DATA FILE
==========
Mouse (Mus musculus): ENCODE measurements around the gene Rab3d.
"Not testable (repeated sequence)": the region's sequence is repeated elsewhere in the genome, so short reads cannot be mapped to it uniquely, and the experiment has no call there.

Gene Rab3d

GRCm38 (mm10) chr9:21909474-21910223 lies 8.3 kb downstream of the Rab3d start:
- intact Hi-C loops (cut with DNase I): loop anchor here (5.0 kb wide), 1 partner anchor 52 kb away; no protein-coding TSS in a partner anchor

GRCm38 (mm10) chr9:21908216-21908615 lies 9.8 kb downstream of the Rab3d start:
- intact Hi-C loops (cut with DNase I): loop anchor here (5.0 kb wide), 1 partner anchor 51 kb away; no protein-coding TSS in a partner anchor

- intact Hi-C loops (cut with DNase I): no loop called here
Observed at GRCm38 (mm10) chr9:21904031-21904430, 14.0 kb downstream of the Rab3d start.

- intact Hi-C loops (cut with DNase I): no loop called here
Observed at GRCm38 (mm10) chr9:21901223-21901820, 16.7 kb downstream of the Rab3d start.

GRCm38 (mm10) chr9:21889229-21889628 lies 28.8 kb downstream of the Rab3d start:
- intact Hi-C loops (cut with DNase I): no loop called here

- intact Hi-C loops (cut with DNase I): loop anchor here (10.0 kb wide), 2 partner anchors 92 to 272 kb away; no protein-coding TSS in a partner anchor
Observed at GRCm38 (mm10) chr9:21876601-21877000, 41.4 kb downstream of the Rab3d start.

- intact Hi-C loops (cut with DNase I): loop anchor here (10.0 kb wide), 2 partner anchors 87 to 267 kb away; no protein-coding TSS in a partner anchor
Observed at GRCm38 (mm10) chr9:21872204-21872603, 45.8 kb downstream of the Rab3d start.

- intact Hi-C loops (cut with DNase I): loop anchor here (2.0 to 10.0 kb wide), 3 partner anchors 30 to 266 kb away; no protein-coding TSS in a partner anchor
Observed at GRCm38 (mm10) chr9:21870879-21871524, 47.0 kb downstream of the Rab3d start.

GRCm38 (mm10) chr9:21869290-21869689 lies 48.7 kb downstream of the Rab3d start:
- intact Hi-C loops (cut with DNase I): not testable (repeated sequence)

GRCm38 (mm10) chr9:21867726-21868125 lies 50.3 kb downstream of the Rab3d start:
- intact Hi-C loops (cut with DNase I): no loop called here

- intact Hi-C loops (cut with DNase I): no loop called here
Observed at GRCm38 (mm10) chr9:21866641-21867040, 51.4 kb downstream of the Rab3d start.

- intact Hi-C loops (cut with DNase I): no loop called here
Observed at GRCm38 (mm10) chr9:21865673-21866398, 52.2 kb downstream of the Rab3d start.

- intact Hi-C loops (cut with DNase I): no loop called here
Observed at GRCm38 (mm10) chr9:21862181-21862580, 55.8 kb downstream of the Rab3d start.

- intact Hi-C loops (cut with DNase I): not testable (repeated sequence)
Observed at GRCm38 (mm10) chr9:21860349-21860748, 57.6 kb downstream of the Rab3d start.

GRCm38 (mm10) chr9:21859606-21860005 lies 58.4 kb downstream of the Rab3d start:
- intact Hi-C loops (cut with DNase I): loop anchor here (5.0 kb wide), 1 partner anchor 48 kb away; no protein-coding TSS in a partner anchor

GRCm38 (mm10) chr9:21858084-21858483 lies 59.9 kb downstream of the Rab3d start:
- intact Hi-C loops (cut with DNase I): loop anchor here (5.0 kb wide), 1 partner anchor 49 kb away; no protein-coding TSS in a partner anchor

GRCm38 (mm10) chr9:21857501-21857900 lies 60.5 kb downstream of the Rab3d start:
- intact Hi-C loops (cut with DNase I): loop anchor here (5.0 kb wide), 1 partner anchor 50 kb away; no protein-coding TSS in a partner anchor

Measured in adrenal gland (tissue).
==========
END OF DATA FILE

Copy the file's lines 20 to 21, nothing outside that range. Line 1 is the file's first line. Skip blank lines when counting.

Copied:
GRCm38 (mm10) chr9:21869290-21869689 lies 48.7 kb downstream of the Rab3d start:
- intact Hi-C loops (cut with DNase I): not testable (repeated sequence)